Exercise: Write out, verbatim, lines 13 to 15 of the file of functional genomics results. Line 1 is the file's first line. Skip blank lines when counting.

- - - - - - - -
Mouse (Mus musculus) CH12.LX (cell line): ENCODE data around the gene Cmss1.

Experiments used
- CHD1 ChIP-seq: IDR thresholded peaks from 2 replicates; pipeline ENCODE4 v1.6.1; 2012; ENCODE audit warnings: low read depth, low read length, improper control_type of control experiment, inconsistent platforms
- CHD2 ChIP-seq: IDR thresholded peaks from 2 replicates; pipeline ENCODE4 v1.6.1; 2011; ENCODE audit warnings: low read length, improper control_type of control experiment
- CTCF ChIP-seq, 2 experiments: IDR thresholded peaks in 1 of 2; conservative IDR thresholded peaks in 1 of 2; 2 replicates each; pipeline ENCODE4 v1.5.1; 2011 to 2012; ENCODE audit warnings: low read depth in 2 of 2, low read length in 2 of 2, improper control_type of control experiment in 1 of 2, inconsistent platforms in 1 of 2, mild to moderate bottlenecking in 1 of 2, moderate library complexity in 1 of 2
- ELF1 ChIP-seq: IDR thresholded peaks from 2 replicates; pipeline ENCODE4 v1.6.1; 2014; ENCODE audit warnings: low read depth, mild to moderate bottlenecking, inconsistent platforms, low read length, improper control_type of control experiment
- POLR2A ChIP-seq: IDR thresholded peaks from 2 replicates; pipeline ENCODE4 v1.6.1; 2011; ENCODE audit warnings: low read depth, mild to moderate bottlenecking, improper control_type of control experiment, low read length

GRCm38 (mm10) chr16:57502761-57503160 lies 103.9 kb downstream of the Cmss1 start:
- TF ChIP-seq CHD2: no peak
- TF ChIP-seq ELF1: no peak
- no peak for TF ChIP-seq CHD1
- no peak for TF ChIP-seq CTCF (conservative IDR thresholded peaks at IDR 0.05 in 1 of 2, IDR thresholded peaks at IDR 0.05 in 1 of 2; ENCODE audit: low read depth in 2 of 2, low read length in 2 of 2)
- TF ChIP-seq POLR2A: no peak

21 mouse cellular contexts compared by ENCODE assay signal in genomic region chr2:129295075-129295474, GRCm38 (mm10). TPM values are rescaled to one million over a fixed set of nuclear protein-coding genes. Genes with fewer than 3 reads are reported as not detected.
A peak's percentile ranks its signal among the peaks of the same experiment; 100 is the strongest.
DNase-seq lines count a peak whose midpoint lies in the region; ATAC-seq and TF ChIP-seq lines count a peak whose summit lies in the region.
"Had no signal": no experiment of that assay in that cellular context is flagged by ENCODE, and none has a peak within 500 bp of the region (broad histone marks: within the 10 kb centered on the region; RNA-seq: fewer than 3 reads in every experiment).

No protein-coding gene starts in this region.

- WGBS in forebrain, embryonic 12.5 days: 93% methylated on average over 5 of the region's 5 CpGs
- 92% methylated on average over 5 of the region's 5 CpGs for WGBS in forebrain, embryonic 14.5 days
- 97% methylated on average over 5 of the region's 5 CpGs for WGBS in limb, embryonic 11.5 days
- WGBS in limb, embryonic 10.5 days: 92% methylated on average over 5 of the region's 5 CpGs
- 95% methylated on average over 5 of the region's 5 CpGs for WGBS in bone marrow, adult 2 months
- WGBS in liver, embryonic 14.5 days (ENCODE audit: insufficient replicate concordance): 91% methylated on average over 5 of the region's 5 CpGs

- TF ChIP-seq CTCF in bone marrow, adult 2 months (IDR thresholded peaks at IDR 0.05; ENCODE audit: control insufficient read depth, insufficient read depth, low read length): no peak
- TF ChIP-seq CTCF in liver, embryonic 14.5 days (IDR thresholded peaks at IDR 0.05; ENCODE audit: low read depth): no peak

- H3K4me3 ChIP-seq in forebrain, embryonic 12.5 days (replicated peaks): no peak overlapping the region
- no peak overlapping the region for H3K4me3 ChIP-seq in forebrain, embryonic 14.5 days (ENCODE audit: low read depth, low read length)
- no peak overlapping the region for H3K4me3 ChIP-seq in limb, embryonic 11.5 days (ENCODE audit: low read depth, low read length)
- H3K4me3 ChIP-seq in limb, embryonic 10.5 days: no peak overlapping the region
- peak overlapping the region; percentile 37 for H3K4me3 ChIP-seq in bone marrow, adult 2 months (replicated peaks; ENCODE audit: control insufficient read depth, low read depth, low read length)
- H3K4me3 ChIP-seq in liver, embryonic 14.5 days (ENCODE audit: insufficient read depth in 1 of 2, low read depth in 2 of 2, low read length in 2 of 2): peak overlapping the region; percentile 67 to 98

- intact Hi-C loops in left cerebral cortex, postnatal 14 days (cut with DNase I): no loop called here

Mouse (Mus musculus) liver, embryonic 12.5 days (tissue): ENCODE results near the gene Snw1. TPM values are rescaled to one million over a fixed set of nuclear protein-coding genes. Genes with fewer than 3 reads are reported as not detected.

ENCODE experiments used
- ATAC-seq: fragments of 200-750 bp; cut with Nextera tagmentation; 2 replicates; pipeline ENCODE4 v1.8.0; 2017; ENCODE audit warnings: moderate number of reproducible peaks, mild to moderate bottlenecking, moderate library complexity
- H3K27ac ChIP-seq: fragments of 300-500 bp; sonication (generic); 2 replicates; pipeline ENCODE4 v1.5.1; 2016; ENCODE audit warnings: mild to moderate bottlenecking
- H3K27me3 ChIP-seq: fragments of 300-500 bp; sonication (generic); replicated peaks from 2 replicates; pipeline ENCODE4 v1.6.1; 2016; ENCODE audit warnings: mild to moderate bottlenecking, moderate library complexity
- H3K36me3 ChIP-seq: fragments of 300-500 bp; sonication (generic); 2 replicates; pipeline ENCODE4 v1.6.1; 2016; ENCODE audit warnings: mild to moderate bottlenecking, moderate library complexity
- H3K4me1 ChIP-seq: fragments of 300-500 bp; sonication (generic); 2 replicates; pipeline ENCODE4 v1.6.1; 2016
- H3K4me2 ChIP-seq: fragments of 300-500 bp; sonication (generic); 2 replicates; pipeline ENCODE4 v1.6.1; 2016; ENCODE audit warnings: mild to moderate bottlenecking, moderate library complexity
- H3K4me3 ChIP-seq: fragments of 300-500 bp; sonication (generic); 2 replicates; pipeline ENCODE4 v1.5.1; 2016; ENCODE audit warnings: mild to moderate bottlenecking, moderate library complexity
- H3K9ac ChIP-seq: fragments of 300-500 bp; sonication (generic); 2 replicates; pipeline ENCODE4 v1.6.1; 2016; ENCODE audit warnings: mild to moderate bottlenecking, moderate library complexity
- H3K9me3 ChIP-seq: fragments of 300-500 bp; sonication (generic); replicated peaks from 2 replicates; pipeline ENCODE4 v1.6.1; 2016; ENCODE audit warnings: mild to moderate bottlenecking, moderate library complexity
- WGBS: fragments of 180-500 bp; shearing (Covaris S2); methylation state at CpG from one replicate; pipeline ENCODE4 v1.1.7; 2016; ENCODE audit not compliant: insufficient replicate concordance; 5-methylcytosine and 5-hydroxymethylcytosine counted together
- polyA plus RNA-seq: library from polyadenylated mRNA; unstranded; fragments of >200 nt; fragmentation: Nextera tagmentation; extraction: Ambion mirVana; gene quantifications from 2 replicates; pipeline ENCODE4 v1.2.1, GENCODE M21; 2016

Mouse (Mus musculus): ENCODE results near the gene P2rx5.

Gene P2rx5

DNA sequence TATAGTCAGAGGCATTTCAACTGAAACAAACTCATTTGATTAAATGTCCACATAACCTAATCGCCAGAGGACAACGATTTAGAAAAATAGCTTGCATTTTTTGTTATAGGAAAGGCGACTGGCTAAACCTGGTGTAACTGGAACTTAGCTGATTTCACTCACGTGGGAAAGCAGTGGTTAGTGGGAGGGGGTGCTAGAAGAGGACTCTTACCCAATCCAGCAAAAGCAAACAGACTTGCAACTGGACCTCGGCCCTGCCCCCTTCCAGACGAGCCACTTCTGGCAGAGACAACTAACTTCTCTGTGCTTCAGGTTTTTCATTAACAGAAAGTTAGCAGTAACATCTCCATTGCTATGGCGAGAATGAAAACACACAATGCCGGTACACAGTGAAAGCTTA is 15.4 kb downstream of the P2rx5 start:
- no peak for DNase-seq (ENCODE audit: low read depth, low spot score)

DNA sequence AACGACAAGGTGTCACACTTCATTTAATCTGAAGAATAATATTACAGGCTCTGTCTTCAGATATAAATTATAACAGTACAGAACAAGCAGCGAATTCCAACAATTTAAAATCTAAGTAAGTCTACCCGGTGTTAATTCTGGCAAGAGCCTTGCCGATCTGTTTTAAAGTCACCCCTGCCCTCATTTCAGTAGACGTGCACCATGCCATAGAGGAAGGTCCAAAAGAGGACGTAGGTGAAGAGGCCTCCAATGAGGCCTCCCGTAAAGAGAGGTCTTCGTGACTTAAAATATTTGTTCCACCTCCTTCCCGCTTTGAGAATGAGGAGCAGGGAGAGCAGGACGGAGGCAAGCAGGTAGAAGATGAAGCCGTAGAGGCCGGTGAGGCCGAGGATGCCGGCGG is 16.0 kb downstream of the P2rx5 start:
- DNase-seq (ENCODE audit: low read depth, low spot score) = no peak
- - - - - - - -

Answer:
- TF ChIP-seq POLR2A: no peak

21 mouse cellular contexts compared by ENCODE assay signal in genomic region chr2:129295075-129295474, GRCm38 (mm10). TPM values are rescaled to one million over a fixed set of nuclear protein-coding genes. Genes with fewer than 3 reads are reported as not detected.
A peak's percentile ranks its signal among the peaks of the same experiment; 100 is the strongest.